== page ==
HEALTH AND FITNESS ARTICLES
Preparing a First Aid Kit
— by Jeremy Henricks
Considering how essential a first-aid kit is to one's survival in certain situations, it's amazing to think that a lot of people don't include one when they travel. I've heard many people say that they don't know what to put in a first-aid kit. This is understandable when you think about the different types of bandages, creams, and other items that are available.
Well, we've made it easy for you by finding out what's needed to cover you from head to toe. We've included the necessary items to prevent infection, stop bleeding, repel insects, and provide life-saving treatment.
When preparing your first aid kit, carefully consider the following: the people traveling with you and their medical needs, the activities planned, and the terrain or climate where you'll be staying.
It's best to separate items by the following categories: trauma, blisters, wounds, topical medications, prescription medications, and over-the-counter medications.
To help contain each kit, use several resealable plastic bags, or organize everything in Tupperware or Rubbermaid containers. For larger kits, consider using a tackle box.
Trauma Kit - include the following items in your trauma kit:
abdominal dressing, thermometer, CPR micro shield, small flashlight, latex gloves, airway kit, hydrogen peroxide, alcohol preps, adhesive tape, hydrocortisone, sterile water, scissors, extractor, triangular bandages, both hot and cold packs, antibiotic ointment, forceps, finger splint (wood or plastic), eye wash, Mylar survival blanket, resealable plastic bags, trash bags, lighter, first aid book, and epinephrine syringe.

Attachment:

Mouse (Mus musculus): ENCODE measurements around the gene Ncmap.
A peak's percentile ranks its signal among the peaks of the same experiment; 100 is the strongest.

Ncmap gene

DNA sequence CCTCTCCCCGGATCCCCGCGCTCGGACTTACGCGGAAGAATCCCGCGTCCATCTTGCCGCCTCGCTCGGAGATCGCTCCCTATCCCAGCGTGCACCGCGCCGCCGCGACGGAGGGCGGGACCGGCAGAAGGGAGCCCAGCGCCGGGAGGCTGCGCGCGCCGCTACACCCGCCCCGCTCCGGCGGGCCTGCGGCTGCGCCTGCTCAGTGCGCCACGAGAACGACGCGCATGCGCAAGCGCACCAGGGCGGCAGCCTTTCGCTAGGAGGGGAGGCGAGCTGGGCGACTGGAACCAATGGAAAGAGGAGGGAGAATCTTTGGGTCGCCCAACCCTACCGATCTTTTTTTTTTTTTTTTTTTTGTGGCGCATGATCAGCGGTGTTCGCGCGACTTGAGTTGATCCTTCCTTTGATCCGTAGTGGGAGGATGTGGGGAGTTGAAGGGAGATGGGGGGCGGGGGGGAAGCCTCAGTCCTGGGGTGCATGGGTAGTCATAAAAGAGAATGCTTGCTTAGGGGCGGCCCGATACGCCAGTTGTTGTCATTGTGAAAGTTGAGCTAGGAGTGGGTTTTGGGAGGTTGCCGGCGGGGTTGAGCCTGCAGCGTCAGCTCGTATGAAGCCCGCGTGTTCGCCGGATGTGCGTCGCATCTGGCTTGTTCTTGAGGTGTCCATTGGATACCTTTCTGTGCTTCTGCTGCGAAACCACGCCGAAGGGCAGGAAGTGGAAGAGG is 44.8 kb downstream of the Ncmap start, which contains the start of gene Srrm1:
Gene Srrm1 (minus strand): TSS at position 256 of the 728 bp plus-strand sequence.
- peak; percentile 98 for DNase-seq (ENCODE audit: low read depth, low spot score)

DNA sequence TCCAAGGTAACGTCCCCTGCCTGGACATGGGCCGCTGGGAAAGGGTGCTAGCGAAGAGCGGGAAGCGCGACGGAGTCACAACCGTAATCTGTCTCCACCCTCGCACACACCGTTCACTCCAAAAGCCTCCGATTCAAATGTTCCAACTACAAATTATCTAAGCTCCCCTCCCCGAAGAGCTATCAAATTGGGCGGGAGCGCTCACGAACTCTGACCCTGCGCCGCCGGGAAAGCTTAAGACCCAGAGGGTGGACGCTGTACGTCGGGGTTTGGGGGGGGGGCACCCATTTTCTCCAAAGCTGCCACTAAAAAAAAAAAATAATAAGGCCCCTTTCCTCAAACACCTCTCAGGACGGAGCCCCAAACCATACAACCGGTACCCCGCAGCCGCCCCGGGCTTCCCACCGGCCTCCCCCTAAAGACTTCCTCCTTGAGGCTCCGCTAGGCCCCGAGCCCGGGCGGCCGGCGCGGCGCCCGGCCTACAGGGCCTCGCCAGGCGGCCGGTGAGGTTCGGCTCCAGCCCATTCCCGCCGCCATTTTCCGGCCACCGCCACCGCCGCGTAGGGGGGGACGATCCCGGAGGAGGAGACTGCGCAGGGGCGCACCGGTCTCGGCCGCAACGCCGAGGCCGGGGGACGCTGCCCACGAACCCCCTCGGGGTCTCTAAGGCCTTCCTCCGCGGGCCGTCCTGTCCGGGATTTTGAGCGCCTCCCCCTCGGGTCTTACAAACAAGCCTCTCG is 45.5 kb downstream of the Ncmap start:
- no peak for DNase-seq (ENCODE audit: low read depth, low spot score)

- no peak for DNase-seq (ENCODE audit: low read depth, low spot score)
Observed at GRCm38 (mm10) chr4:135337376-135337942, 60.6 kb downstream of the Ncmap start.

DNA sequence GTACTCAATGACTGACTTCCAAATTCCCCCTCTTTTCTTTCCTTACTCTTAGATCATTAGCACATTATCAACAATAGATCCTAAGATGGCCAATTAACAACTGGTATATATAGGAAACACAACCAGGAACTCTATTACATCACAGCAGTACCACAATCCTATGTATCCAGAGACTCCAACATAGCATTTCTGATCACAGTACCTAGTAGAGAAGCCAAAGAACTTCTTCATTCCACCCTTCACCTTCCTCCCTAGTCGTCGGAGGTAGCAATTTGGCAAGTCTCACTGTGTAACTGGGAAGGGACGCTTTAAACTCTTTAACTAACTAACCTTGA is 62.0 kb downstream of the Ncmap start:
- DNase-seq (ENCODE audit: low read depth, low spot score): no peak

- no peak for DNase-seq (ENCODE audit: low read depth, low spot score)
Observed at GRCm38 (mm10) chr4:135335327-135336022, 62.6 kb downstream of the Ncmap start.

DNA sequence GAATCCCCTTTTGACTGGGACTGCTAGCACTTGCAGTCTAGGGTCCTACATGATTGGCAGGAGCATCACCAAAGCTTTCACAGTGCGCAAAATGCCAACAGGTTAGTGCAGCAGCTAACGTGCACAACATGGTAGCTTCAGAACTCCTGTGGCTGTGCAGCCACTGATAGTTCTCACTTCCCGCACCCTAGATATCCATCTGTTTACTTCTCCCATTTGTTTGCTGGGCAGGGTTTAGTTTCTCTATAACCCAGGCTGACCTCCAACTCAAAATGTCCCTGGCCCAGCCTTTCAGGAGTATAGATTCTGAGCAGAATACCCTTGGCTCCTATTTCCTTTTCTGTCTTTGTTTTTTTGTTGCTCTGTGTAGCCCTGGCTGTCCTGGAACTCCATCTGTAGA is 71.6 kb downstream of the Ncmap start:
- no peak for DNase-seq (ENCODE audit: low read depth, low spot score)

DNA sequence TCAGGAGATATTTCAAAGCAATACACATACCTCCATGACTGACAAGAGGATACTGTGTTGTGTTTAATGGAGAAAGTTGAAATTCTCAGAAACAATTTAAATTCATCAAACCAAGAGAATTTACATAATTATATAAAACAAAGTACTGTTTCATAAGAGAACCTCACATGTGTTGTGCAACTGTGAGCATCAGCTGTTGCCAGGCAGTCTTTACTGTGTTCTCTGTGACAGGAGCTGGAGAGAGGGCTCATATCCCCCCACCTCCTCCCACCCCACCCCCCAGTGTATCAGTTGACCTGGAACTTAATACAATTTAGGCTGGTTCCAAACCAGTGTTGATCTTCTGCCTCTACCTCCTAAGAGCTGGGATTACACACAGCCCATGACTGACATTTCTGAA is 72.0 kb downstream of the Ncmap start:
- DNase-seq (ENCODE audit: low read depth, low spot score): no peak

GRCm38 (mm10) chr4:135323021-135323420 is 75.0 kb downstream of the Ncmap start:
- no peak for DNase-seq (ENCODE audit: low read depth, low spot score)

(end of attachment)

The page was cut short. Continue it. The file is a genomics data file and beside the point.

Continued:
Blister Kit - include the following items in your blister kit:
non-woven adhesive knit, antibiotic ointment, pressure pads, adhesive bandages, gauze pads, athletic tape, moleskin, molefoam, 2nd Skin®, tincture of benzoin, and scissors.
Wound Kit - include the following items in your wound management kit:
10% povidone-iodine, antibiotic ointment, gauze pads, adhesive tape, butterfly bandages, non-woven adhesive knit, adhesive bandages, rolled gauze, tweezers, irrigation syringe, and sterile water or iodine tablets.
Topical Medication Kit - include the following items in your topical medications kit:
calamine lotion, insect repellent, aloe vera gel or lotion, hydrocortisone cream, antibiotic ointment, anti-fungal cream, and sunscreen (SPF 15 or higher) or sun block.
Prescription Medication Kit - Consult your physician for prescriptions to treat the following infections:
skin, gastro-intestinal, sinus, ear, eye, urinary tract, and respiratory.
Consult a doctor for additional prescribed medications such as painkillers, anti-inflammatory medications, and acute mountain sickness medications.
Over-the-Counter Medication Kit - include the following items in your over-the-counter medications kit:
aspirin, acetaminophen, decongestant spray, ibuprofen, antihistamines, motion sickness medicine, decongestants, antacids, diarrhea medicine, and oral rehydration salts.
- You may also want to include a snakebite kit if you'll be in an area where snake populations are high.
- Read all instructions for the medications contained in each kit and store this information with your medication. Be aware of possible complications.
- If you're interested in survival skills, consider taking a wilderness or survival class. Contact your local college or a local outfitter for more information.
Please consult a physician before giving medication to children or pregnant women. Do not take prescription medication unless prescribed by your doctor of physician.
This information is not intended as a substitute for professional medical advice or treatment. The Outdoor Lodge is not responsible for improper use of the medications listed on this page.
Description: Epinephrine - this is a prescription medication limited to those at risk for life-threatening allergic reactions from bee stings, certain foods, etc.
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